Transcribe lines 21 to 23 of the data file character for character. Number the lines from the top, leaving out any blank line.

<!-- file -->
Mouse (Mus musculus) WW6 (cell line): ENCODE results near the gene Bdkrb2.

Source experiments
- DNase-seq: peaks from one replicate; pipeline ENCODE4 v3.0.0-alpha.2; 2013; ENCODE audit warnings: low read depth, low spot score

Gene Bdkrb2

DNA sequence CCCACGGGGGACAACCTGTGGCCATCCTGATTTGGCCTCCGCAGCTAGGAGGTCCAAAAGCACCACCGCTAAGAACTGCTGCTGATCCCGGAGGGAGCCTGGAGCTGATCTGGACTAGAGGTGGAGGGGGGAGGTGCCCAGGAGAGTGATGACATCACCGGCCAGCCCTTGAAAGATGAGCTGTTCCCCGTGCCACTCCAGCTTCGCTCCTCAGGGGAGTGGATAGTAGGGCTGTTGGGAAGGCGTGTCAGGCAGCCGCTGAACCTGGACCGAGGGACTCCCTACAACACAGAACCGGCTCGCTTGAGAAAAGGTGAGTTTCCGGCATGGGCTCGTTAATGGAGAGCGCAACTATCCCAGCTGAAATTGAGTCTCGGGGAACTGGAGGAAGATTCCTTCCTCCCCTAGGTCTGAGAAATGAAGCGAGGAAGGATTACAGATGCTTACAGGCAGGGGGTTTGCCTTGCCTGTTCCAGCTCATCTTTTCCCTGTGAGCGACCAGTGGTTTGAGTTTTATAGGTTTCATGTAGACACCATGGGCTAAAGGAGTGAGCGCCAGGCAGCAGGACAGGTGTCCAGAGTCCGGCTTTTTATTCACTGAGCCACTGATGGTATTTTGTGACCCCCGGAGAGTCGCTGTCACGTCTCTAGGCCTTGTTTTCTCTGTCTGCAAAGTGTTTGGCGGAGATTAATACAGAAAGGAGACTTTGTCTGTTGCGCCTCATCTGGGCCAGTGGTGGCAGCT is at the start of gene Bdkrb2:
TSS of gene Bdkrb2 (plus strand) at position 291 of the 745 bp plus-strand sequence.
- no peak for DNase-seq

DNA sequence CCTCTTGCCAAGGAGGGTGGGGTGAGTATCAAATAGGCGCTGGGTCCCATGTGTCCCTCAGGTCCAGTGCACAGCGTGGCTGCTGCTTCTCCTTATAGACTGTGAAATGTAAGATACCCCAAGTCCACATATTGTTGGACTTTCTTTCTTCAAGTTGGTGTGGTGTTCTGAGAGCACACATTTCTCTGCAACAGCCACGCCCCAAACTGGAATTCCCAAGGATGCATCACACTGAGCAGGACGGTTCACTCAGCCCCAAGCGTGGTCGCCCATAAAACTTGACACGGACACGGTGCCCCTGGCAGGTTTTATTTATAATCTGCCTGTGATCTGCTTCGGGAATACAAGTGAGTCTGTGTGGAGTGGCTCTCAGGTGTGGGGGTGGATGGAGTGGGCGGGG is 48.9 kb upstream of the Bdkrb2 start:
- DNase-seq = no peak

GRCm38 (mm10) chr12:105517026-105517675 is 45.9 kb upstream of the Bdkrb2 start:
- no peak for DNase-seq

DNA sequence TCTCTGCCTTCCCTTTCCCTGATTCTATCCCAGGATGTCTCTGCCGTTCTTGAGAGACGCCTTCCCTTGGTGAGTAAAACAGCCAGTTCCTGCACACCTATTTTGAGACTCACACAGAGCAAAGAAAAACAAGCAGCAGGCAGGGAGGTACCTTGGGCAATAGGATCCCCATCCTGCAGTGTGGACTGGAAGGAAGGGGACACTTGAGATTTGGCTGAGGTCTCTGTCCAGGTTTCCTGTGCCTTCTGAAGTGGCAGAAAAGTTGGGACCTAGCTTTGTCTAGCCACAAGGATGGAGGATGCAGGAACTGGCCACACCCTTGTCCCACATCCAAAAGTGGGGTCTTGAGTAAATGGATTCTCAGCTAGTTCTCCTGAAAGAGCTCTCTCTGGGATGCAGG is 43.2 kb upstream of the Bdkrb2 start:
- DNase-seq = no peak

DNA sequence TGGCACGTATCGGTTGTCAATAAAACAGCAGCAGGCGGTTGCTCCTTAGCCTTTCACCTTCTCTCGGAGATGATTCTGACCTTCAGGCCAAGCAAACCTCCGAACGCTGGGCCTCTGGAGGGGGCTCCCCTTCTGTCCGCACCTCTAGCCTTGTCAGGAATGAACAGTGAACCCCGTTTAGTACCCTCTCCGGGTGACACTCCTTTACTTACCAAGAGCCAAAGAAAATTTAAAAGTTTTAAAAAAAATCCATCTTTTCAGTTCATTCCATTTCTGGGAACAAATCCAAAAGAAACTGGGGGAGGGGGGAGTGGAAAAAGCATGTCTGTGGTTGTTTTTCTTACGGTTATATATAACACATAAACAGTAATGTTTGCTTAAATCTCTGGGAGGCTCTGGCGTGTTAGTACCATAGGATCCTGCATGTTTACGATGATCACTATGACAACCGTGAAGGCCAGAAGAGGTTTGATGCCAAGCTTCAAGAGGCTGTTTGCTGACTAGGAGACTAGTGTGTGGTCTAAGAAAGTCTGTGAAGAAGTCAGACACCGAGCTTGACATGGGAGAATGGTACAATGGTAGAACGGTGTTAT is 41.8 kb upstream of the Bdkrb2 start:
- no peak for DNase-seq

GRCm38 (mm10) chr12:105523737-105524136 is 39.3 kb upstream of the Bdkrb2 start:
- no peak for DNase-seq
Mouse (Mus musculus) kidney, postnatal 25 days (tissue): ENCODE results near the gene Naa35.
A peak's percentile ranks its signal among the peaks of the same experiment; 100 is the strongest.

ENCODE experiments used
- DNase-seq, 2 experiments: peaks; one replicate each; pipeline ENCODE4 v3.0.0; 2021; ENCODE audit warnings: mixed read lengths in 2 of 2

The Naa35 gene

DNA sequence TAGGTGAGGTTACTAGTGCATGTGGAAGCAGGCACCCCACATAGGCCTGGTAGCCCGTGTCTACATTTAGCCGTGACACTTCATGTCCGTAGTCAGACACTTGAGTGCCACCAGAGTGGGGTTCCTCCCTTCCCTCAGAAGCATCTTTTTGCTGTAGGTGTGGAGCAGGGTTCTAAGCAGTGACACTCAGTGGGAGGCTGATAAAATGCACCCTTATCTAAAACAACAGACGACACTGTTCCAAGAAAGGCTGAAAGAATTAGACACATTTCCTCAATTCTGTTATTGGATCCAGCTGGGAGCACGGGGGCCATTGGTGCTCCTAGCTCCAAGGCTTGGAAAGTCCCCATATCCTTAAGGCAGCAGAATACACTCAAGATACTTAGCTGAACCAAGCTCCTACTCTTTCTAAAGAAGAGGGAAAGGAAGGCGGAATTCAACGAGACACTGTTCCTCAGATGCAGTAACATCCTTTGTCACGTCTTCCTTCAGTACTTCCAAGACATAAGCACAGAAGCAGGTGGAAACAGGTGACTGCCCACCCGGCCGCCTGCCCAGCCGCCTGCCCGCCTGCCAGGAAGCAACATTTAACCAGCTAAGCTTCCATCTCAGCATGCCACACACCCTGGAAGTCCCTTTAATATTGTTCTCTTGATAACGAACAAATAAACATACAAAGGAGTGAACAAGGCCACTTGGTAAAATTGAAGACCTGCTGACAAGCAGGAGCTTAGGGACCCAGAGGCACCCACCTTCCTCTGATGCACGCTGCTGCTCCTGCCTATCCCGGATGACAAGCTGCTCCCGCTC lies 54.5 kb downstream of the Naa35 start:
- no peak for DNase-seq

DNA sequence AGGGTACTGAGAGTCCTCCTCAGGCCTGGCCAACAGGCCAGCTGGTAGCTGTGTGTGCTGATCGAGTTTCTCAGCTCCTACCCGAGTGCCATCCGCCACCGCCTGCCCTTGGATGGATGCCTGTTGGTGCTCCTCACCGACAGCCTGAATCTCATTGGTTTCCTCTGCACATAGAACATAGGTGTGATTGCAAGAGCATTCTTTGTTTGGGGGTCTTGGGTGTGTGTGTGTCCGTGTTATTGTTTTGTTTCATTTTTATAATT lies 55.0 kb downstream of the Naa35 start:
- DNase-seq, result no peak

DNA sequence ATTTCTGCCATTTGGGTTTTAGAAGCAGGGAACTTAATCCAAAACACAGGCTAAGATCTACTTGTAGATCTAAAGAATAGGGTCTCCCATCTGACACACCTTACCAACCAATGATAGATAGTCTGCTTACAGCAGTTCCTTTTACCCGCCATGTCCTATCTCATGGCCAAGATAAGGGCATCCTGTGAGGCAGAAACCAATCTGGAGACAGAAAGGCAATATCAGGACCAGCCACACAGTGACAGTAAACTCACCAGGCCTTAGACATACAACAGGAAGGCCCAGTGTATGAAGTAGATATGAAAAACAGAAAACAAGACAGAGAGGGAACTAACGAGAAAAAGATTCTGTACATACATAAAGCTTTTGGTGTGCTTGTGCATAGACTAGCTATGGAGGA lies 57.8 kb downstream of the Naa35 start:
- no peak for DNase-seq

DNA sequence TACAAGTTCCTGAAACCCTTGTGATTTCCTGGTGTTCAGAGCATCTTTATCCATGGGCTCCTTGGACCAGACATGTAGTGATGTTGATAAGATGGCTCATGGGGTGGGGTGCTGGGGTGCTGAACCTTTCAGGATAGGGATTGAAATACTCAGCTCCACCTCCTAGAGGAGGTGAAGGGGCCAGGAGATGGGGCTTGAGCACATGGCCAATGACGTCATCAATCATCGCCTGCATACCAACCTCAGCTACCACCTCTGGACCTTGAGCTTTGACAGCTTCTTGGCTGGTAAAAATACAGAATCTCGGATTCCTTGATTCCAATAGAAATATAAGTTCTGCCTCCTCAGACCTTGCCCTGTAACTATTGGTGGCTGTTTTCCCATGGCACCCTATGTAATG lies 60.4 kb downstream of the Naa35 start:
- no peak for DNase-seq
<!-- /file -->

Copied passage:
- DNase-seq, 2 experiments: peaks; one replicate each; pipeline ENCODE4 v3.0.0; 2021; ENCODE audit warnings: mixed read lengths in 2 of 2

The Naa35 gene

DNA sequence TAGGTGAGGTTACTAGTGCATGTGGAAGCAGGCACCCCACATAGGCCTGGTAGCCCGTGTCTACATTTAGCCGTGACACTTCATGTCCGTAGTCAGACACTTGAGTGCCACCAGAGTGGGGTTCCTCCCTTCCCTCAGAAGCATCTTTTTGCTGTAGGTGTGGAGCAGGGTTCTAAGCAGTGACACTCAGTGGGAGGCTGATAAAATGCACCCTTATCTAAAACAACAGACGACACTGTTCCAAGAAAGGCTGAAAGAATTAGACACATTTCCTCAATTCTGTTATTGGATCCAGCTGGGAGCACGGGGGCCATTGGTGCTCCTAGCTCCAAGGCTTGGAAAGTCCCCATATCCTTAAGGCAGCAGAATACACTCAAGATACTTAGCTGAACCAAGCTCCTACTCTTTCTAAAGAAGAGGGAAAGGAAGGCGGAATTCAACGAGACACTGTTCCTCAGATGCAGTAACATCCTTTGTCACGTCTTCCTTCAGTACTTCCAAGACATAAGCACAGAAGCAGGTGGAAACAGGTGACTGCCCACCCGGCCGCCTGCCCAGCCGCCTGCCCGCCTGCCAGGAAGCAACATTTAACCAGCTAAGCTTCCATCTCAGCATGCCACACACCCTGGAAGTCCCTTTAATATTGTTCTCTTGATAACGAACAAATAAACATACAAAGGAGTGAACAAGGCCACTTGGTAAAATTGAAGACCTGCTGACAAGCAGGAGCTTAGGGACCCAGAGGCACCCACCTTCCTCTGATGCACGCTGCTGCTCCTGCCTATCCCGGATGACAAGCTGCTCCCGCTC lies 54.5 kb downstream of the Naa35 start: